However, in certain circumstances, the Banking Supervisory Office in the FRG has discretion to grant exemptions from the banking law to cast German banks.


The State Treaty required that an inventory of all publicly owned assets be taken. A substantial amount of real estate, both land and housing, would remain outside the Trust Fund. The land being used by enterprises in the Trust Fund would be considered part of the assets of these enterprises and, consequently, fall under the aegis of the Trust Fund. The question of land ownership was a difficult one because of the various waves of government expropriations after World War II. In some cases, land could be returned to its original owners. In others, the land was now committed to an alternative use and only financial compensation would be possible. Still other cases would be tied up by competing claims. It was likely that these matters would take quite some time to be resolved in the courts.


The borrowing limit was raised in the Unity Treaty to DM 25 billion for 1990–91. Borrowing of DM 12 billion was envisaged in 1990. It was not clear whether the ceiling would have to be increased again to accommodate the borrowing need in 1991.


Article XVI (2) of the State Treaty stipulates that new plant and equipment in east Germany has to conform to the safety and environmental standards prevailing in the west. Existing plant and equipment will have to be adjusted over a period of time to fulfill the same requirements.


The law establishing the Trust Fund (Treuhandgesetz) envisages the privatization program being conducted through a family of smaller funds. Each fund is responsible for privatizing, restructuring, or liquidating the companies in its portfolio; its decisions are to be based on economic considerations and are to be taken in consultation with banks and private financial consultants. It remains unclear whether in practice the Government will be able to influence decisions through the managers of the funds.


In some cases land sale prices may be made subject to renegotiation after a sufficient period has elapsed to allow an effective real estate market to have developed.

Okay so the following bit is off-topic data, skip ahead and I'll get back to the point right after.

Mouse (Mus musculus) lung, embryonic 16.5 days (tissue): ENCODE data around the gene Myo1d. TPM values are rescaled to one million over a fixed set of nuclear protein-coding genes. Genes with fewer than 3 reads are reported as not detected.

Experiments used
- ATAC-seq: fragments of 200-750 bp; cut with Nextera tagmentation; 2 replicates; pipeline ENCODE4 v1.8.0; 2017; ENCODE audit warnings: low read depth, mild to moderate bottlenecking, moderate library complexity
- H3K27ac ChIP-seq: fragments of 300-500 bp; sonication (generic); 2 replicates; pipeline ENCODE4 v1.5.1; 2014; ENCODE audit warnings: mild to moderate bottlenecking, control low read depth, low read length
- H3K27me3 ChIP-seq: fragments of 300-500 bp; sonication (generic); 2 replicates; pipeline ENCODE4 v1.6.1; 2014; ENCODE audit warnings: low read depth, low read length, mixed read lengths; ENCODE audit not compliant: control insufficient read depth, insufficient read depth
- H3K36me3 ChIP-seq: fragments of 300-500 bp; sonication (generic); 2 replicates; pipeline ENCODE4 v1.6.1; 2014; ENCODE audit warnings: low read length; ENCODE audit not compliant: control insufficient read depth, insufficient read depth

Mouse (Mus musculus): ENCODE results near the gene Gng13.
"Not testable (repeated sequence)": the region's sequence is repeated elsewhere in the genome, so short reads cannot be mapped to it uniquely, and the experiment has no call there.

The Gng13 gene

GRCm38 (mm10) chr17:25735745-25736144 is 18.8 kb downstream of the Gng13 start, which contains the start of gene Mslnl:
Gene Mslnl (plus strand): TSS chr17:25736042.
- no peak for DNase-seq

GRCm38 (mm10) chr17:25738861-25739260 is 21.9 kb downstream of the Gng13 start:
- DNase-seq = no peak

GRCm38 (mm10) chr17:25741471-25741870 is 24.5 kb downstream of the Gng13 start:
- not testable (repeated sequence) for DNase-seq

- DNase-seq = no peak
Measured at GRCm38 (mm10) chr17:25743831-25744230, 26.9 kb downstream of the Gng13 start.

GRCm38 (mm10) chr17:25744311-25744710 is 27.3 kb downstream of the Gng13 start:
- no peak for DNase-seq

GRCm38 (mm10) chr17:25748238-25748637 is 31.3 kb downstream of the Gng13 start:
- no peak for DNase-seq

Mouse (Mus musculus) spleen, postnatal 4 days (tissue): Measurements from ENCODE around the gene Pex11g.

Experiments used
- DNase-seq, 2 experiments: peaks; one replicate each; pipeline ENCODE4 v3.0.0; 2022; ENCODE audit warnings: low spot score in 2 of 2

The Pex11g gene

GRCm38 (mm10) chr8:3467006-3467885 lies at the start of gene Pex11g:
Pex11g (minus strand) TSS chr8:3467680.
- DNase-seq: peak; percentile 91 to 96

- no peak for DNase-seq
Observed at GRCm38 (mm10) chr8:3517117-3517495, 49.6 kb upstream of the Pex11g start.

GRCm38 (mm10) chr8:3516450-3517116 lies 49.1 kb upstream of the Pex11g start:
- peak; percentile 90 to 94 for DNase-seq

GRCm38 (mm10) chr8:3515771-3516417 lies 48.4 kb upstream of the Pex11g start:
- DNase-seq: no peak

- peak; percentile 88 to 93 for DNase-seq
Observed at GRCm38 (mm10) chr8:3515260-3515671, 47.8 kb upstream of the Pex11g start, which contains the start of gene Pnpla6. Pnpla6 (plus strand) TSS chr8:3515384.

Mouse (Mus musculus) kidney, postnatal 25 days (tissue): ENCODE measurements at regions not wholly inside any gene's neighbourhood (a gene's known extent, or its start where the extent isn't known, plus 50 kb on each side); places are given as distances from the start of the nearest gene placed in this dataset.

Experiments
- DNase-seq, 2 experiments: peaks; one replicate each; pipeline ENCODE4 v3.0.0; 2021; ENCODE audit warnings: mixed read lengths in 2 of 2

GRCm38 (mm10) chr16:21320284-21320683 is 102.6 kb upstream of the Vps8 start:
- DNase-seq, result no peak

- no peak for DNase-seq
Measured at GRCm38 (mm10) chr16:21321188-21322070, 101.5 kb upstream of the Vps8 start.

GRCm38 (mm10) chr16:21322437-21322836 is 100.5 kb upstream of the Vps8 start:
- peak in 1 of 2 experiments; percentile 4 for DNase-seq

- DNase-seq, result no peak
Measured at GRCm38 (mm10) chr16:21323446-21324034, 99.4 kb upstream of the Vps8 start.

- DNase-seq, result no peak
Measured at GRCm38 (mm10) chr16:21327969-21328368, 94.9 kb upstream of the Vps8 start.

Annexes II—IV to the State Treaty, which list changes to the law of the GDR required to effect GEMSU, give some sense of the extent to which GEMSU entailed a wholesale adoption by the GDR of the FRG’s legal framework for the economy.


The German Unity Fund was set up to help finance unification. It will provide DM 115 billion over five years. Each year a certain (relatively small) amount will be financed directly out of the federal budget of the FRG and the rest will be borrowed in the market. The interest and amortization payments on these loans will be borne half by the Federal Government of the FRG and half by the state and municipal governments. At the time of GEMSU it was envisaged that in 1990, DM 22 billion would be transferred to the GDR by the Unity Fund; of this, DM 2 billion would be from the federal budget. In 1991, DM 35 billion would be transferred, including DM 4 billion from the Federal Government.


The direct cost of each additional 100,000 unemployed workers in the second half of 1990 would amount to DM 500 million. The cost of additional short-time workers would depend upon the proportion of time that they were out of work; payment would then be determined by the normal unemployment insurance rules (i.e., 63–68 percent of net wages). In addition, some employers would pay supplements under wage contracts for the nonworking period.


The currency conversion from GDR marks to deutsche mark involved a substantial real appreciation vis-à-vis the transferable ruble because of the deutsche mark nominal rate being set higher against the transferable ruble while wages were initially converted at the rate of M 1 = DM 1. Budgetary subsidies were, therefore, necessary in order to maintain supplies to CMEA countries.


The rationale for these subsidies should disappear with the lifting of the inner German border. Subsidy reductions in other areas would also help to contain deficits while exerting beneficial supply-side effects. Savings could also result from reductions in defense outlays.


The monetary aggregates are defined in terms of residency rather than currency.


Interest on these claims would be paid retroactively to July 1.


To some extent this was an anomalous situation—because of a policy mix in some countries that overburdened monetary policy, the other participants were clustered together in the lower part of the band with little room to move within the band.

Economic Issues Occasional Paper No. 75
  • View in gallery

    Federal Republic of Germany: Developments in 1980–89

  • View in gallery

    Federal Republic of Germany: Indicators of Fiscal and Monetary Policy, 1980–89